Written in a sweeping style, befitting the epic saga, it is also an easy read.
‘City of Victory’ the epic saga of the Vijayanagara empire, founded by Harihara and Bukkaraya under the guidance of Sri Vidyaranya Swami at Hampi in the year 1336 CE. The book traces the rise and fall of the Empire, and finally the total decimation of even an offshoot of the glorious empire in the year 1652 CE at Vellore. The book gives a brief overview of the other kingdoms around the world during those times. Many of us Telugus know of Srikrishna Devaraya, the most famous emperor of the kingdom, his exploits in the battlefield as well as in the arena of literature and arts because of the glorious epoch of Bhuvana Vijayam, the literary court of Ashta diggajas, the 8 great poets, especially Tenali Ramakrishna. There’s an entire chapter that deals with the Bhuvana Vijayam including Srikrishna Devaraya as the poet-king. Yet, we don’t know about the dynasties preceding him and the times after him. The book covers the Sangama, Saluva and Tuluva dynasties which have founded and expanded the Vijayanagara Kingdom into a mighty Hindu empire in the South, extending up to far south and to Odisha in the east covering the peninsular land between the seas on the eastern and western coast, and an account of various battles fought to establish the supremacy. The author highlights the empire’s contribution in preventing the onward march of Muslim kingdoms down south for close to 250 years, and in instilling Hindu culture and arts, and as the builders of architecturally- magnificent temples. We also see the advent of the Portuguese and the other European colonials in that era. We are faintly familiar with the tragic battle at Tallikota, but we don’t know what happened thereafter. This book fills that gap. Along with the political history, this book also gives us a glimpse into the socio-cultural life of the people. It also gives us an overview of the kingdom’s economy and prosperity, as one of the richest kingdoms of its times in the world, and it’s trading sea-ports. Written in a sweeping style, befitting the epic saga, it is also an easy read, especially for the younger generation interested in the history of our country. The battles are depicted in a visual style which brings the action in front of our eyes. This book is an important contribution in stitching together the various strands of history and gives us a comprehensive historical picture of south India of nearly three centuries.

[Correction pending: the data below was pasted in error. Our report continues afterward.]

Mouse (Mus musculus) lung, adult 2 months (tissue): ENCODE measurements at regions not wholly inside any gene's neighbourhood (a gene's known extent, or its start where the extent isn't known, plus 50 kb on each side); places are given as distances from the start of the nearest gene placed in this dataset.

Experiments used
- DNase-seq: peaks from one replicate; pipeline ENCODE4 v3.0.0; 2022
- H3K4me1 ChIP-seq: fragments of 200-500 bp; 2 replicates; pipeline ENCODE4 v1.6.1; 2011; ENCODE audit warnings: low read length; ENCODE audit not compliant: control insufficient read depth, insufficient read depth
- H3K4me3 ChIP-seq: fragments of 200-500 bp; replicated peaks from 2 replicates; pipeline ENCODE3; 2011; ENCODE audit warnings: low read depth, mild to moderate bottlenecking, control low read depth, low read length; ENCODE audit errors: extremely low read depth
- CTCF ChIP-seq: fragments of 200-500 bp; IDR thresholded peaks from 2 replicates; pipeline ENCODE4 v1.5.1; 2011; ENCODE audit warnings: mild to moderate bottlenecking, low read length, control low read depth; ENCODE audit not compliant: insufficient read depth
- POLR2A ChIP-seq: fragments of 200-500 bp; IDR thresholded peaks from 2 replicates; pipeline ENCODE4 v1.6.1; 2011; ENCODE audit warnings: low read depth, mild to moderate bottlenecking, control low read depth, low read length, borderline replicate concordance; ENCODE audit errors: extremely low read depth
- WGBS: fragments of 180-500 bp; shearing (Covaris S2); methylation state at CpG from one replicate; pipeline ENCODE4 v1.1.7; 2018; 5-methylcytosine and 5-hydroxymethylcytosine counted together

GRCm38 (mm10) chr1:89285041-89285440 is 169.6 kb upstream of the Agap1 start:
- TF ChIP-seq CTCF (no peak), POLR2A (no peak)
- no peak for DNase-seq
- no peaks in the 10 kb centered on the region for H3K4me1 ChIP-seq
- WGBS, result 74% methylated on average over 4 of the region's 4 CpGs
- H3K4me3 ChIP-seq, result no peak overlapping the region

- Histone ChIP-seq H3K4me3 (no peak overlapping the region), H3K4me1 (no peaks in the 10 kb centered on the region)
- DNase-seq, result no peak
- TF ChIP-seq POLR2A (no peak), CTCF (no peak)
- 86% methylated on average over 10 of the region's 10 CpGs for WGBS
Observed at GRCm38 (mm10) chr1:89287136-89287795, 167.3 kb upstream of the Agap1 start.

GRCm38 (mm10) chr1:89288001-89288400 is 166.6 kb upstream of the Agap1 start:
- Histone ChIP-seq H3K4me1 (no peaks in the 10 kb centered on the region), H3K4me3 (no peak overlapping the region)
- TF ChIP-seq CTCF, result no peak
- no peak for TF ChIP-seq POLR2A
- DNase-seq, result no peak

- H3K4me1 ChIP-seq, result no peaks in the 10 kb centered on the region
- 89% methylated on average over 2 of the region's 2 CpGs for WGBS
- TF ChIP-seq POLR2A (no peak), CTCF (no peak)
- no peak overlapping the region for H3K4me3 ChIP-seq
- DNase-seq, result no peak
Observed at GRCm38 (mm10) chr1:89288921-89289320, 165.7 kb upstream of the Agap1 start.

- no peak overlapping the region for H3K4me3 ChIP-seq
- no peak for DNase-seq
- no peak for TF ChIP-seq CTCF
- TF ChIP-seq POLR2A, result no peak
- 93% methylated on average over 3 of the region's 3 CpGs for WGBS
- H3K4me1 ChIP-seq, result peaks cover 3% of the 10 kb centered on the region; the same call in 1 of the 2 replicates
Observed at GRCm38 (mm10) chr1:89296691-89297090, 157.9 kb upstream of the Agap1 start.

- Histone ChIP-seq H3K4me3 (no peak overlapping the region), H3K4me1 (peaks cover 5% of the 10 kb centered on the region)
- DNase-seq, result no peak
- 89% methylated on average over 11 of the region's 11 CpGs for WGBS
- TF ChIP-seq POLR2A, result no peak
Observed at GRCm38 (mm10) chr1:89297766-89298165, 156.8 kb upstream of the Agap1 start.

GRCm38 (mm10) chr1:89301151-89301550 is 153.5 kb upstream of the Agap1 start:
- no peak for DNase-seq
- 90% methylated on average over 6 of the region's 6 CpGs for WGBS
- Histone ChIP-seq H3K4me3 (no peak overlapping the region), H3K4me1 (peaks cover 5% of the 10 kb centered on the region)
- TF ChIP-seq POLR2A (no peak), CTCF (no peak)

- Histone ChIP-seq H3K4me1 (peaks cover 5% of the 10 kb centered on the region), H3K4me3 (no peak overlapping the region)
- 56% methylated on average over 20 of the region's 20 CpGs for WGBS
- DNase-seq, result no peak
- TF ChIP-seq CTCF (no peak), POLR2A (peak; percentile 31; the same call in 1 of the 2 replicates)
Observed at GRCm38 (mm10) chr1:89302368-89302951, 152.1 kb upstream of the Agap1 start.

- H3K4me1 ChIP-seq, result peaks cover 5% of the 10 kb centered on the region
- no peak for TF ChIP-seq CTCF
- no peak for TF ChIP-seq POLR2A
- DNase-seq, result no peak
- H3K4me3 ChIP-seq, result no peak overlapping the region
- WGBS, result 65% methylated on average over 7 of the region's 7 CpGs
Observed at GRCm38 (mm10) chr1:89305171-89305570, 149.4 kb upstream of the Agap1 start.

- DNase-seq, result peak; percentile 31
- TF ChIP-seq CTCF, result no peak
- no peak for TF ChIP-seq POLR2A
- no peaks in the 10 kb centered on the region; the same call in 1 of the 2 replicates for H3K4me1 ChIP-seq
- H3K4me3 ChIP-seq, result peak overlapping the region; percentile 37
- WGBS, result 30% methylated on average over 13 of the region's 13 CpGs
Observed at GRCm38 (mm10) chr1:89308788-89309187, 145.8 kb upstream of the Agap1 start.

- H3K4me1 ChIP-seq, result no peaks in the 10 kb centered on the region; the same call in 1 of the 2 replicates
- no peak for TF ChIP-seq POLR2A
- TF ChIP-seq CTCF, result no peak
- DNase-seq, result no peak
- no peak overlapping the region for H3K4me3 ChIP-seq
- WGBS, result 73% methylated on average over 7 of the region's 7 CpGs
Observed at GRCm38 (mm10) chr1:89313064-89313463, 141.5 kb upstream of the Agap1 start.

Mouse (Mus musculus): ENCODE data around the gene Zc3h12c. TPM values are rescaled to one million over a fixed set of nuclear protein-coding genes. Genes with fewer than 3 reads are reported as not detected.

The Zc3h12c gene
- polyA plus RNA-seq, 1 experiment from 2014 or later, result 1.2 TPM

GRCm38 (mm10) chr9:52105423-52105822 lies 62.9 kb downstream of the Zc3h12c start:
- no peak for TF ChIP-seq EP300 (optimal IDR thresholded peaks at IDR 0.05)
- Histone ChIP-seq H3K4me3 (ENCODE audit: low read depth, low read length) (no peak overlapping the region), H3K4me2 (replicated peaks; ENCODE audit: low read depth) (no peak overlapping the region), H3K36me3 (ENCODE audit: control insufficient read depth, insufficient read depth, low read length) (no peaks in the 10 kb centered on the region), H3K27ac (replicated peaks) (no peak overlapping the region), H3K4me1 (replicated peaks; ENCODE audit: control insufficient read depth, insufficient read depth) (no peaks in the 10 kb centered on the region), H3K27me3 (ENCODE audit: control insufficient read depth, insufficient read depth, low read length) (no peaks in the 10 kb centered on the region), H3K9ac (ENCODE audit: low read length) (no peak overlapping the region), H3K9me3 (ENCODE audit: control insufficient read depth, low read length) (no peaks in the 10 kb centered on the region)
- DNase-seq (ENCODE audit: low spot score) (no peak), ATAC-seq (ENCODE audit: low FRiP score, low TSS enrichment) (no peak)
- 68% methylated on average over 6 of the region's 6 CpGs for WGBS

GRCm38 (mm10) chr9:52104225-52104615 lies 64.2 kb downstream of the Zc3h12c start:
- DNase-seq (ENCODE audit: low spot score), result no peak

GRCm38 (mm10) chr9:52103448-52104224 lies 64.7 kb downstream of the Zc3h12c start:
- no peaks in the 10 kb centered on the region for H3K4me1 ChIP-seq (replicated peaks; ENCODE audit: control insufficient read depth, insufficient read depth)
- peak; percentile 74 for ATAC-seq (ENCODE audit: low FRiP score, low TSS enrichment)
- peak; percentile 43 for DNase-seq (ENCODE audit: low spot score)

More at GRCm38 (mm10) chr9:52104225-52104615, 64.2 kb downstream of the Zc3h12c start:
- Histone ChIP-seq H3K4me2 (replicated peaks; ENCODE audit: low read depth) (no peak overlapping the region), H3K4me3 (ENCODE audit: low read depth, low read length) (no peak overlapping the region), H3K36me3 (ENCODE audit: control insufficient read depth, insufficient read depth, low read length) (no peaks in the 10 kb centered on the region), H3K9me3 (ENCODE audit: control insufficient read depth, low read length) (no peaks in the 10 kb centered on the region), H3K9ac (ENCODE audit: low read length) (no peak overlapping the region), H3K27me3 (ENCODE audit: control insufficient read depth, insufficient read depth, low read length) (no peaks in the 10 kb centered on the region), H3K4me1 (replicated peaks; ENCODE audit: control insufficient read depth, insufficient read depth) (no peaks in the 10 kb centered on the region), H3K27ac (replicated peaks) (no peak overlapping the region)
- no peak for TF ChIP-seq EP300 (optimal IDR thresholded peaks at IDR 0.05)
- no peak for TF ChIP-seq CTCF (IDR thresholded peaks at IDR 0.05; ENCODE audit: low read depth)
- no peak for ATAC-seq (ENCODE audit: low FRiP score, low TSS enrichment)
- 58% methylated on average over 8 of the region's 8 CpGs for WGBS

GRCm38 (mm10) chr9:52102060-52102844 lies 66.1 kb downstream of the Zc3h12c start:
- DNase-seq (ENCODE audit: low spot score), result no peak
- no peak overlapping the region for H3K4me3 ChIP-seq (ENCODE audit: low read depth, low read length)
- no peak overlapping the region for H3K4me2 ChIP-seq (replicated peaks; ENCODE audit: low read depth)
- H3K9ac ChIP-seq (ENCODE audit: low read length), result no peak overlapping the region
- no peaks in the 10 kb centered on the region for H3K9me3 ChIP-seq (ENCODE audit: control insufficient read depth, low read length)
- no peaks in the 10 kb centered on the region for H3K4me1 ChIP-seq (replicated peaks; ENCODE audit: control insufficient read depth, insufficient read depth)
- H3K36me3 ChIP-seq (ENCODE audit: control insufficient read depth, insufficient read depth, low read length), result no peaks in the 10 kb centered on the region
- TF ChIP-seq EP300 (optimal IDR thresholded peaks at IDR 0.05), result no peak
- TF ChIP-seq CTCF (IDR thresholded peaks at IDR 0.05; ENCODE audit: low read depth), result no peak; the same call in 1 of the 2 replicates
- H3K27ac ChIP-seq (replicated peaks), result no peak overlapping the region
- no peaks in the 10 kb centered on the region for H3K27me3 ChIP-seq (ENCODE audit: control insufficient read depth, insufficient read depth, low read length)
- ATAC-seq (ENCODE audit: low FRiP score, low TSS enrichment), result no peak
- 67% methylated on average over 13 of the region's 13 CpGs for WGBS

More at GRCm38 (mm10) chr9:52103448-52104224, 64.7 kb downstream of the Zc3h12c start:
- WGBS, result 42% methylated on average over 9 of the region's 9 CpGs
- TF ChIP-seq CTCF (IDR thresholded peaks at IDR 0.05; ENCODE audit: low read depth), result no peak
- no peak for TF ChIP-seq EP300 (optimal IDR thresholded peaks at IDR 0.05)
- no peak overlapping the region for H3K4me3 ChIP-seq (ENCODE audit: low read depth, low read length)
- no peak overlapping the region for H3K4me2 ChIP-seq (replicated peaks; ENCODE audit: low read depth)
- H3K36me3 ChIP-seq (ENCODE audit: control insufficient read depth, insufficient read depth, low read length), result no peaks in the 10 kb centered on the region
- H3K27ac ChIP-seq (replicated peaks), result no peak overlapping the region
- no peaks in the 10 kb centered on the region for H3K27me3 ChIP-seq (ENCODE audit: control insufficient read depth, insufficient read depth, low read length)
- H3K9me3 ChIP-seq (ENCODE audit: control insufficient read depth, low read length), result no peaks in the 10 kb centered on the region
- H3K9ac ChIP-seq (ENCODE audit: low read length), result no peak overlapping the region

Review by Pradakshina on Samvit Kendra